• The Goose

From caregiver to 3D-artist of the new hit videogame Valheim

Updated: Aug 24

It took Robin Eyre 7 years of disciplined self-learning to become the 3D artist of the new videogame hit Valheim from Iron Gate Studio.



Robin shares with us how he went from caregiver to videogame artist; tips for self-learning and reaching the industry, and the pros and cons of his approach.


“I slipped on a banana peel and, accidentally, got into the games industry”

Robin's love for video games began at the age of 6, in the early 1990s, with the NES console. He was amused with the possibility of controlling his adventure, something impossible in movies and videos, but he didn't think he would ever be able to work with videogames. However, when Robin was 14 years old, Final Fantasy 7 changed everything. "I was obsessed with the game and the company Square. I realized that I wanted to work with video games, but the questions were how and where to start. I asked my teachers and other adults, but no one knew."


Although he went to art school and then moved to Japan for 2 years to become an animator, he still hadn’t a clear path. After moving back to Sweden, Robin started a self-learning journey, which became his key to the videogames industry’s door.


“I slipped on a banana peel and, accidentally, got into the games industry,” he said. But it wasn’t only luck. It took him 7 years of disciplined self-learning to land his first permanent job as a 3D artist at Iron Gate Studio.



7 years of self-learning


In 2012, at 28, Robin wasn’t taking the traditional path of studying in an educational institution. He didn't have good enough grades, he had 3 jobs as a caregiver, and he had a newborn baby. Precisely the birth of his daughter was Robin’s inspiration to start his self-learning routine. Robin studied at night, after family time when his daughter went to sleep. He did it with the limited resources available on the Internet at that time.


"If I were the same age as then and started at this time, I think I would improve in less time. Now, there are many more resources on the Internet." His technique was to look for references and wonder: "how did They do that? With the knowledge that I have now, can I do that?."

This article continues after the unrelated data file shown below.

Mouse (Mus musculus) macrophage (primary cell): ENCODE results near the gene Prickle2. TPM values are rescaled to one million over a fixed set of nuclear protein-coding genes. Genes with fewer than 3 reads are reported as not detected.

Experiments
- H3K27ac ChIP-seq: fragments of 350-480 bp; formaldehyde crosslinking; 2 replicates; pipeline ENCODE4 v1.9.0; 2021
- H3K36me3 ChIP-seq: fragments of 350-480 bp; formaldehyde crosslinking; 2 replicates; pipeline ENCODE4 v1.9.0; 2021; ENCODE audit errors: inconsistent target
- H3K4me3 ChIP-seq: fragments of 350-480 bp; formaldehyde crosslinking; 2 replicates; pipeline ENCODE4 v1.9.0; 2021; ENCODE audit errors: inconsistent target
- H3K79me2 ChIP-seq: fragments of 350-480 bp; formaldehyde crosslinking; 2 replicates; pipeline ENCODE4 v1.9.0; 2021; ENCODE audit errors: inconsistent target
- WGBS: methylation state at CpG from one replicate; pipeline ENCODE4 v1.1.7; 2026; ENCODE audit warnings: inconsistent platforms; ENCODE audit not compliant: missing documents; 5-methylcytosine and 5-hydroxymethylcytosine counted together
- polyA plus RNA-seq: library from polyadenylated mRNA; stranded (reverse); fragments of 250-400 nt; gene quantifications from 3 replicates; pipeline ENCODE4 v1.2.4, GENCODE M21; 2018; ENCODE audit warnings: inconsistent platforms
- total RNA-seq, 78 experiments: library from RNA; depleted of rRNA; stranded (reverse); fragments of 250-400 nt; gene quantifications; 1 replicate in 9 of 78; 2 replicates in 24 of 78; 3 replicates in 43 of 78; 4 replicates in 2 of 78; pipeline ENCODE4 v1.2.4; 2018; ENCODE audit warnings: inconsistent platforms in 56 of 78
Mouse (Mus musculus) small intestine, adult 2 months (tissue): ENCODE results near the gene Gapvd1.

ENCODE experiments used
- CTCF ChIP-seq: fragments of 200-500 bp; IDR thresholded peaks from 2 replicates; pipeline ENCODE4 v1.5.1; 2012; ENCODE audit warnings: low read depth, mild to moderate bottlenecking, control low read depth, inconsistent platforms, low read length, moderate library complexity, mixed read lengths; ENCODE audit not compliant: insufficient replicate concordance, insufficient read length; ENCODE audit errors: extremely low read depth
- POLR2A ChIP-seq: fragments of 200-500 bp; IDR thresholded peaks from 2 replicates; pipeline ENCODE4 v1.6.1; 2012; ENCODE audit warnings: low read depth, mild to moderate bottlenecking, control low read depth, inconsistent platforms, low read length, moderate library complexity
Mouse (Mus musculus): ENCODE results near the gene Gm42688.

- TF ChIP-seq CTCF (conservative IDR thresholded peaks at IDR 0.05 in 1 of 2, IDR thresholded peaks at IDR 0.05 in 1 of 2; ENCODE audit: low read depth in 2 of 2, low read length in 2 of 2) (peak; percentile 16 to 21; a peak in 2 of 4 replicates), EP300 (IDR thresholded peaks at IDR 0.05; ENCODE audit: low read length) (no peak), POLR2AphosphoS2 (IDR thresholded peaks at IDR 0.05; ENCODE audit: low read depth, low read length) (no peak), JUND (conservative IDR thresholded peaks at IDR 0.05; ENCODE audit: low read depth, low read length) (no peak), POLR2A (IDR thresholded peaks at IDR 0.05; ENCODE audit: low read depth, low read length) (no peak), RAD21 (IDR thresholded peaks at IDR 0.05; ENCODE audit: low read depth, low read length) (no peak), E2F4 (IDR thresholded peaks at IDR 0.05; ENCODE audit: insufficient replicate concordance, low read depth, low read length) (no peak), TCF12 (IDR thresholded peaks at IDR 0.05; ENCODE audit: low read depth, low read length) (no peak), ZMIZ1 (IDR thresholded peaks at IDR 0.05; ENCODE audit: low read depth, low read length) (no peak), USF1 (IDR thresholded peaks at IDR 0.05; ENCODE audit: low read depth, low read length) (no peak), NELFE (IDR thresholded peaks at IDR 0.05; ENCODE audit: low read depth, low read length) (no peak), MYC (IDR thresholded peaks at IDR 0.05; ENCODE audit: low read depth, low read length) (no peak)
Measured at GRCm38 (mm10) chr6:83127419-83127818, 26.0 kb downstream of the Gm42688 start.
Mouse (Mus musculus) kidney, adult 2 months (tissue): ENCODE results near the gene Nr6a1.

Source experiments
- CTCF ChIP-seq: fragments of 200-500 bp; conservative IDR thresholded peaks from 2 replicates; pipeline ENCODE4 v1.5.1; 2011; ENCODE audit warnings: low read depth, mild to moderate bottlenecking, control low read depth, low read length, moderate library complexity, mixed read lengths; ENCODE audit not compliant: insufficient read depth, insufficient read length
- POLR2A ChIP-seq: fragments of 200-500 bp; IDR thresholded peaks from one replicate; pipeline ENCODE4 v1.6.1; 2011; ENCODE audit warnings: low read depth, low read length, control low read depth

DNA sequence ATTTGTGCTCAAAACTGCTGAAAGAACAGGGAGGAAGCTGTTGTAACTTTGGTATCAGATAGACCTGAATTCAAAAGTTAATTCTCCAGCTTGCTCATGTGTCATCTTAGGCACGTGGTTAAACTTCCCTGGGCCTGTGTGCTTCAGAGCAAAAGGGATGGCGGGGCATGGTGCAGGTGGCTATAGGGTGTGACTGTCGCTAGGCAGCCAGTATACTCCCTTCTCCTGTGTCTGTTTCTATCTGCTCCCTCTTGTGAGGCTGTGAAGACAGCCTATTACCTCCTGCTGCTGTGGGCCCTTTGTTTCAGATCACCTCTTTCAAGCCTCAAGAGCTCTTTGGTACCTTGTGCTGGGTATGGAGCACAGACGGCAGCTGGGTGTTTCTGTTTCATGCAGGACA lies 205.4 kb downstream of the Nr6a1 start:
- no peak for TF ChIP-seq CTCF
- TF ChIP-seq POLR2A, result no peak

Robin's routine consisted in spending 2 hours a day (8 pm to 10 pm), 5 evenings a week learning by himself, basically, with YouTube videos. His pathway step by step was:


  • Painting: He started learning about painting, but then he noticed that his works "were not moving or doing anything.”

  • 3D Modeling: He wanted to become a character artist and followed with 3D modeling with Maya and C brush. But after a year, he realized: "I only had 3D models standing in space."

  • Animation: He learned how to animate stuff, but his pieces needed a purpose. “I needed to put this into a game.”

  • Game engine - Unreal Engine 4: He didn't know anything about programming, so “I had to teach myself how to do this node-based programming stuff.”


After all these learnings, “that was when I started to feel like everything came together. I could paint, model, animate and put my characters into a game.”


In 2016 Robin felt that his skills were getting high enough. He obtained his first freelance project that year when he posted his work on a Facebook Group. Since then, Robin Eyre worked as a freelance artist on the DeviantArt platform and for small videogame studios.


However, he did not relax his strict routine until 2019, when he started working as an employee for a videogames studio.


From freelance artist to Valheim’s Success


Robin planned to always work independently. After some bad experiences, he thought studios couldn’t pay him enough and only wanted to take advantage of him. However, In 2019, he saw an Iron Gate job post on Facebook and applied without many expectations.


"My biggest worry was that they couldn’t afford my salary expectations. I had only heard of people having bad salaries in the industry. However, I went for the interview, and they agreed with my salary proposal."

That is how Robin joined the ranks of Iron Gate Studio as a 3D Artist for Valheim. Which then became an overnight sensation, selling more than 5 million copies.



In his upcoming talk at Friday Stories, Robin Eyre and his Iron Gate colleague Lisa Kolfjord, Community Manager and 3D Artist, will talk with the participants about how the success of Valheim has impacted their and the studio’s future.